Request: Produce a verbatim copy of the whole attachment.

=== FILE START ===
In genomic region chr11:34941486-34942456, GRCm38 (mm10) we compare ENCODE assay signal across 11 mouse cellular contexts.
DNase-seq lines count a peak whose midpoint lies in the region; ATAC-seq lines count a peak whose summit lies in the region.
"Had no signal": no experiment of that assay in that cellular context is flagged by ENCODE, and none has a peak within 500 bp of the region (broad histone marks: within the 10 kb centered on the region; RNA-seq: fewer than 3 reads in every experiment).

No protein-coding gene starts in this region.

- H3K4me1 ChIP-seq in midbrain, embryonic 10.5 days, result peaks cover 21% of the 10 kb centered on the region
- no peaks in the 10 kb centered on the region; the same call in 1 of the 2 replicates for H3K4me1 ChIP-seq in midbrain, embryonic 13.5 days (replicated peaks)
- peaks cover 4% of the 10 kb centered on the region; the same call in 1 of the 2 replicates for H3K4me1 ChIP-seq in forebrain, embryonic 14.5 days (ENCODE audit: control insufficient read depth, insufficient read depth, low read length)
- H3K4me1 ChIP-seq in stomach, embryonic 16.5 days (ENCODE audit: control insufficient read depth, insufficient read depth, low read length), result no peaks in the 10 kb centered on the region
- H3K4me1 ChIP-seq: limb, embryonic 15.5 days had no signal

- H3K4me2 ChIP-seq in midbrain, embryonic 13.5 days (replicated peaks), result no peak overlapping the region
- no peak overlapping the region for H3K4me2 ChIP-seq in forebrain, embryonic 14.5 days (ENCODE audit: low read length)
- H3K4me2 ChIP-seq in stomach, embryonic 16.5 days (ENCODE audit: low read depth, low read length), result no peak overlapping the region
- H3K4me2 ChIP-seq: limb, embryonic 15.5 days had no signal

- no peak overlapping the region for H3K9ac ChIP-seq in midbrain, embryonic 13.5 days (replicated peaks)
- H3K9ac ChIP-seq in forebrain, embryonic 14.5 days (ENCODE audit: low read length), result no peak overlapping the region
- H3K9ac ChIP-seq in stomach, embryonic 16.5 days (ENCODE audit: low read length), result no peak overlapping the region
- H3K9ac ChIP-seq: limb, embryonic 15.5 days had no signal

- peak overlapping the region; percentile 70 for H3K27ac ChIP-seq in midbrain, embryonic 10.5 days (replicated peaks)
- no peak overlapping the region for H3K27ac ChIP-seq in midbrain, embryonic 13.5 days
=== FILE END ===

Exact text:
In genomic region chr11:34941486-34942456, GRCm38 (mm10) we compare ENCODE assay signal across 11 mouse cellular contexts.
DNase-seq lines count a peak whose midpoint lies in the region; ATAC-seq lines count a peak whose summit lies in the region.
"Had no signal": no experiment of that assay in that cellular context is flagged by ENCODE, and none has a peak within 500 bp of the region (broad histone marks: within the 10 kb centered on the region; RNA-seq: fewer than 3 reads in every experiment).

No protein-coding gene starts in this region.

- H3K4me1 ChIP-seq in midbrain, embryonic 10.5 days, result peaks cover 21% of the 10 kb centered on the region
- no peaks in the 10 kb centered on the region; the same call in 1 of the 2 replicates for H3K4me1 ChIP-seq in midbrain, embryonic 13.5 days (replicated peaks)
- peaks cover 4% of the 10 kb centered on the region; the same call in 1 of the 2 replicates for H3K4me1 ChIP-seq in forebrain, embryonic 14.5 days (ENCODE audit: control insufficient read depth, insufficient read depth, low read length)
- H3K4me1 ChIP-seq in stomach, embryonic 16.5 days (ENCODE audit: control insufficient read depth, insufficient read depth, low read length), result no peaks in the 10 kb centered on the region
- H3K4me1 ChIP-seq: limb, embryonic 15.5 days had no signal

- H3K4me2 ChIP-seq in midbrain, embryonic 13.5 days (replicated peaks), result no peak overlapping the region
- no peak overlapping the region for H3K4me2 ChIP-seq in forebrain, embryonic 14.5 days (ENCODE audit: low read length)
- H3K4me2 ChIP-seq in stomach, embryonic 16.5 days (ENCODE audit: low read depth, low read length), result no peak overlapping the region
- H3K4me2 ChIP-seq: limb, embryonic 15.5 days had no signal

- no peak overlapping the region for H3K9ac ChIP-seq in midbrain, embryonic 13.5 days (replicated peaks)
- H3K9ac ChIP-seq in forebrain, embryonic 14.5 days (ENCODE audit: low read length), result no peak overlapping the region
- H3K9ac ChIP-seq in stomach, embryonic 16.5 days (ENCODE audit: low read length), result no peak overlapping the region
- H3K9ac ChIP-seq: limb, embryonic 15.5 days had no signal

- peak overlapping the region; percentile 70 for H3K27ac ChIP-seq in midbrain, embryonic 10.5 days (replicated peaks)
- no peak overlapping the region for H3K27ac ChIP-seq in midbrain, embryonic 13.5 days